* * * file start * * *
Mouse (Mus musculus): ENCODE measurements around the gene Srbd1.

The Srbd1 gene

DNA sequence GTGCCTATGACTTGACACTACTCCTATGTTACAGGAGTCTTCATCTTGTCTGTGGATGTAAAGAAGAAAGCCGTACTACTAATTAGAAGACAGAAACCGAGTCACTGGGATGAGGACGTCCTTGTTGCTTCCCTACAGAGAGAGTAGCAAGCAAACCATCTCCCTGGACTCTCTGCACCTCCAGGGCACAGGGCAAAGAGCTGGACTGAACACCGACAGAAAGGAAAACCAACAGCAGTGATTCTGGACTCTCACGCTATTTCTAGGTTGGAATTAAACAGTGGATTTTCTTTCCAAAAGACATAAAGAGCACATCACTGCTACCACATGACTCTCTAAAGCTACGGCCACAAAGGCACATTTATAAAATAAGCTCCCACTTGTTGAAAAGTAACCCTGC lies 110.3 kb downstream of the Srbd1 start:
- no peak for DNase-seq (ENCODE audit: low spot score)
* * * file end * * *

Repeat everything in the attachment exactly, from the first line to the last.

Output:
Mouse (Mus musculus): ENCODE measurements around the gene Srbd1.

The Srbd1 gene

DNA sequence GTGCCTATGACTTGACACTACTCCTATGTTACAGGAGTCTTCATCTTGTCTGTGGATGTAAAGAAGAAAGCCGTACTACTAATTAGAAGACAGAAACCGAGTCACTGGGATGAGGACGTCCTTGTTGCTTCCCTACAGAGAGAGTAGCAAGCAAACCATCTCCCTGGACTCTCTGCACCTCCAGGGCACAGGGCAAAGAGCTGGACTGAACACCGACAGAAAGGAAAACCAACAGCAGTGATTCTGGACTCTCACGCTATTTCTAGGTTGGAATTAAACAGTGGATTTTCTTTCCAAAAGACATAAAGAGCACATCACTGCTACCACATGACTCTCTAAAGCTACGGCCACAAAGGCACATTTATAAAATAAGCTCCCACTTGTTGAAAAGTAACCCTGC lies 110.3 kb downstream of the Srbd1 start:
- no peak for DNase-seq (ENCODE audit: low spot score)